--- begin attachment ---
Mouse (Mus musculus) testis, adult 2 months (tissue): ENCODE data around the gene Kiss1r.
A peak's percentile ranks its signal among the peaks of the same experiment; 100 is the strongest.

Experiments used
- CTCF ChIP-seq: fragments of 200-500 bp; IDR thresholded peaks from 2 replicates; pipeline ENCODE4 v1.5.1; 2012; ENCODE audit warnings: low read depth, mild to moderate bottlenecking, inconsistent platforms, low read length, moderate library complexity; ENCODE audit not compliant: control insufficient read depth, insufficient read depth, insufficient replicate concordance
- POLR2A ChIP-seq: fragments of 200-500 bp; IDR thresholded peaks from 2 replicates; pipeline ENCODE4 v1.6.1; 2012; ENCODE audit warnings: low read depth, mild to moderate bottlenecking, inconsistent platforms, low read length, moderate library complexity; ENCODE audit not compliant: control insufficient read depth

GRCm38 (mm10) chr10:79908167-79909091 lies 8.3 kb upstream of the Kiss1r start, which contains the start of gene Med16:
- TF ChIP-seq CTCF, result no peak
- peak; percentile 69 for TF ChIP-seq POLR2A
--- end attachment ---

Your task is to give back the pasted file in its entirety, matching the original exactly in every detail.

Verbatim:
Mouse (Mus musculus) testis, adult 2 months (tissue): ENCODE data around the gene Kiss1r.
A peak's percentile ranks its signal among the peaks of the same experiment; 100 is the strongest.

Experiments used
- CTCF ChIP-seq: fragments of 200-500 bp; IDR thresholded peaks from 2 replicates; pipeline ENCODE4 v1.5.1; 2012; ENCODE audit warnings: low read depth, mild to moderate bottlenecking, inconsistent platforms, low read length, moderate library complexity; ENCODE audit not compliant: control insufficient read depth, insufficient read depth, insufficient replicate concordance
- POLR2A ChIP-seq: fragments of 200-500 bp; IDR thresholded peaks from 2 replicates; pipeline ENCODE4 v1.6.1; 2012; ENCODE audit warnings: low read depth, mild to moderate bottlenecking, inconsistent platforms, low read length, moderate library complexity; ENCODE audit not compliant: control insufficient read depth

GRCm38 (mm10) chr10:79908167-79909091 lies 8.3 kb upstream of the Kiss1r start, which contains the start of gene Med16:
- TF ChIP-seq CTCF, result no peak
- peak; percentile 69 for TF ChIP-seq POLR2A